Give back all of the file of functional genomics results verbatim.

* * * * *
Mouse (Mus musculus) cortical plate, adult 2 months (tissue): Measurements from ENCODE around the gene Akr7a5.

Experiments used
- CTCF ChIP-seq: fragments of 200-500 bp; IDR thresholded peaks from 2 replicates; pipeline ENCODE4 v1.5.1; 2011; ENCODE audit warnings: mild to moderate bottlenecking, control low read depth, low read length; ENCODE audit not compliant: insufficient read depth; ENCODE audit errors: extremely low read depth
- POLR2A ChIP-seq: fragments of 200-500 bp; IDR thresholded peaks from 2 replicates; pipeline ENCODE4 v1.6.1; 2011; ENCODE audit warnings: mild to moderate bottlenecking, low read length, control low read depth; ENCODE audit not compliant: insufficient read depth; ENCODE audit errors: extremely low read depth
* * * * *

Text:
Mouse (Mus musculus) cortical plate, adult 2 months (tissue): Measurements from ENCODE around the gene Akr7a5.

Experiments used
- CTCF ChIP-seq: fragments of 200-500 bp; IDR thresholded peaks from 2 replicates; pipeline ENCODE4 v1.5.1; 2011; ENCODE audit warnings: mild to moderate bottlenecking, control low read depth, low read length; ENCODE audit not compliant: insufficient read depth; ENCODE audit errors: extremely low read depth
- POLR2A ChIP-seq: fragments of 200-500 bp; IDR thresholded peaks from 2 replicates; pipeline ENCODE4 v1.6.1; 2011; ENCODE audit warnings: mild to moderate bottlenecking, low read length, control low read depth; ENCODE audit not compliant: insufficient read depth; ENCODE audit errors: extremely low read depth